The game arrives is an orange envelope, also the return envelope. So far I have only had one game that could not be played upon arrival: Metroid Prime 3. For this I went to the website help center and found a easy tab for reporting damaged or broken games. I expected to have to return the game, wait for it to be processed then having a new game sent (I could choose for a replacement or the next game in my queue). Instead they shipped the replacement that day and just told me to send the damaged one as soon as I could. So out of eleven games one needed to be returned.
To send a game back I just put it into the paper sleeve, the paper sleeve into the cardboard sleeve and the cardboard sleeve into the orange envelope. Then I send it off. It takes three days for them to receive the game. Usually they process the incoming game and send a new one off the same day, so if I send a game off Monday I get a new one Friday. This five day turnaround time is compared to Netlfix’s three day turnaround time.
When games are in the Queue they are rated in availability on four levels: low, medium, high, available now. If a game is available now and all the others are high or lower, the one available now will be shipped.
The service has a strong game selection for Xbox 360, Wii and DS. The Playstation 3 (my family got one as a blu-ray player a month after I started Gamefly) selection seems lackluster. This could just be a Playstation 3 thing and not a Gamefly thing. One of the games I really wanted was Civilization Revolution DS, it was not out yet but I left it at the top of my Queue for the week or two before release. On the day before release it was shipped to me so I got a brand new copy the day after release.
This brings me to the buying feature of Gamefly. There are two ways to buy games, the simplest is through their online store of used games. The second, and one I have used, is to use their “Keep it” feature. This let me buy the games I currently had rented out, this way I could see what condition the used game (new in the case if Civ Revolution) is in before purchasing it. Once I bought a game they then shipped the case and instruction manual within a day or so of buying it. There are also Gamefly Rewards which are usually five dollar coupons that can be used to buying games, I received these from simply being a member for a month, filling out a survey and for being a member two months (I think). With their relatively low prices and the coupons I was able to buy several games for under twenty dollars when they sold for around thirty on sites like Gamestop and Amazon. The only thing is some games cannot be bought. Phoenix Wright: Ace Attorney cannot be purchased, likely due to a shortage. Other games like Assassin’s Creed had a large sale going (fourteen dollars for it). Also used prices sometimes changed within a day or two, probably to reflect inventory.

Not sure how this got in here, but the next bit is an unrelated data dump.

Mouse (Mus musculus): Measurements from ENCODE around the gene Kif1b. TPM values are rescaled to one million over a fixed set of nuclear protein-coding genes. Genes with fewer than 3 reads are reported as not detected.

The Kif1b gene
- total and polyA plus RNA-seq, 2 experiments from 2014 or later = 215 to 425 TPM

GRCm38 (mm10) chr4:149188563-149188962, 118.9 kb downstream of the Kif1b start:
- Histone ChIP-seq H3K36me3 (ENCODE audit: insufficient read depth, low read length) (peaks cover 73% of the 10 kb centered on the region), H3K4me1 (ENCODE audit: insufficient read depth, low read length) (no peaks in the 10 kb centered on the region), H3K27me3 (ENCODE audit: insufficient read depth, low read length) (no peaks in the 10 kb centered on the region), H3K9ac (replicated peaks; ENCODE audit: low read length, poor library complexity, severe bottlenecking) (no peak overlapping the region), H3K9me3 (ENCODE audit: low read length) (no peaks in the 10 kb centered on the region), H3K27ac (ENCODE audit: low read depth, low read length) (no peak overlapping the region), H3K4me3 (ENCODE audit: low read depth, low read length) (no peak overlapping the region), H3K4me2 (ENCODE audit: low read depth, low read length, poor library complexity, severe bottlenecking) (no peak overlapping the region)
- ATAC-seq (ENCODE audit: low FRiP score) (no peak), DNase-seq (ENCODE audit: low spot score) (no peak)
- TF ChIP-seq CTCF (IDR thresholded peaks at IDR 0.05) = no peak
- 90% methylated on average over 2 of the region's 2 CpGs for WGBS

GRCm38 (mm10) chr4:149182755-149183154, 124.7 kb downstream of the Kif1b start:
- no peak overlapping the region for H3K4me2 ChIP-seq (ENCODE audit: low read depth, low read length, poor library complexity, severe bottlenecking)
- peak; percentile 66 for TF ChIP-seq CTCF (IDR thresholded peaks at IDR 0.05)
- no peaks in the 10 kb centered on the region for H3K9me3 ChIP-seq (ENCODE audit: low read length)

Of course if I just wanted to play a specific set of games Gamefly would not be the best way to do it. What I have liked about Gamefly is that it has let me play games I would not want to buy or pay three to four dollars to rent. The games I would not have otherwise played: Beutiful Katamari (never played the original), Phoenix Wright: Ace Attorney, Ninja Gaiden DS, Professor Layton and the Curious Village, Portal and Burnout Paradise. Some of them I played for a day then returned, others I kept for about a week and a half to finish.
Overall I have been satisfied with the service. The website is intuitive and works well, the games have been in good condition and the prices for buying games have been low. My only complaint about the service is the somewhat slow turnaround time, this might be because of limited inventory or they are still small compared to larger rental services like Netflix.
There is one new feature on Gamefly I have not tried. They let you trade in your old games for Gamefly Reward credits. I suppose this would be a good way to sell or trade out old games. Except I am the type of person who has my original NES console and games in my closet, I never know when might challenge me to a race in Excitebike.